Skip to main content

Three trends to watch in a post-Covid-19 world

communication technology
(Image credit: Image source: Shutterstock/violetkaipa)

What a difference a year makes. For a long time, remote and home working was looked upon with a degree of suspicion, particularly among verticals with longer histories, and certainly in those environments in which colleagues have needed to gather physically to make sure they’re all seeing the same thing.

But, having been forced by Covid-19 to adapt and innovate fast to make any kind of working feasible under current circumstances, such suspicion is a luxury many organizations can no longer afford. Clearly the human cost of the pandemic must always be the central narrative of Covid-19. But the reality is that the changes it has forced in the working lives of millions of people have also shifted the technological landscape. Openings have been created for technologies - including the one formerly known as ‘video conferencing’ - to move past users’ natural reticence and become lynchpins of the working day.

2021 promises to be a transitional year as vaccine programs look set to reintroduce greater physical interaction in the workplace. But that does not mean that all of the adaptations which have been made so far will be instantly undone. In part because of the continued impact of the pandemic, but also crucially because of the real operational benefits they deliver, these new ways of working are here to stay.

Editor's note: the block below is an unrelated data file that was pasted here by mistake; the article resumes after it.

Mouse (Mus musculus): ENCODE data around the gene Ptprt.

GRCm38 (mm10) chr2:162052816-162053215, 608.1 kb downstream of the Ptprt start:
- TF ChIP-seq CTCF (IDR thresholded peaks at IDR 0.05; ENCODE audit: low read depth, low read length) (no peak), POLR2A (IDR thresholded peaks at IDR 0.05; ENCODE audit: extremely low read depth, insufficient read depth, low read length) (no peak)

Indeed a recent Gartner survey found that 74 percent of leaders plan to shift some employees to permanent remote work positions as a result of the pandemic. That is not trivial. Access to a computer, an internet connection, and generic productivity and communication apps is relatively easy to provide, and addresses a base set of requirements. But there is a lot more to be done if we are to keep entire ecosystems of employees, suppliers, customers, and other stakeholders collaborating effectively in a post-Covid-19 world. Here are three trends which we expect to see in effect across industries and organizations.

Increased IT spends - bad news for landlords is good news for software and equipment providers

A new study by CCS Insights revealed that 60 percent of business leaders in Western Europe and North America expect at least 25 percent of employees to continue to work at least partly from home, even when we have emerged from the pandemic.

Clearly there is an economic upside to this, with firms able to reduce the size of workspaces and associated overheads. But expect savings made here to be partly redeployed to increases in IT budgets designed to ensure employees are effectively set up to work remotely. Google - which has led the way in embracing homeworking since this time last year - has already given each employee a budget of £800 to cover homeworking equipment costs during the pandemic.

Likewise, we expect to see increased adoption of enterprise grade IT services in the home environment. This will include faster broadband, increased cloud storage, remote working software, and web hosting. More extensive packages, perhaps targeting smaller businesses without significant IT infrastructure, will offer IT support, security, and device protection.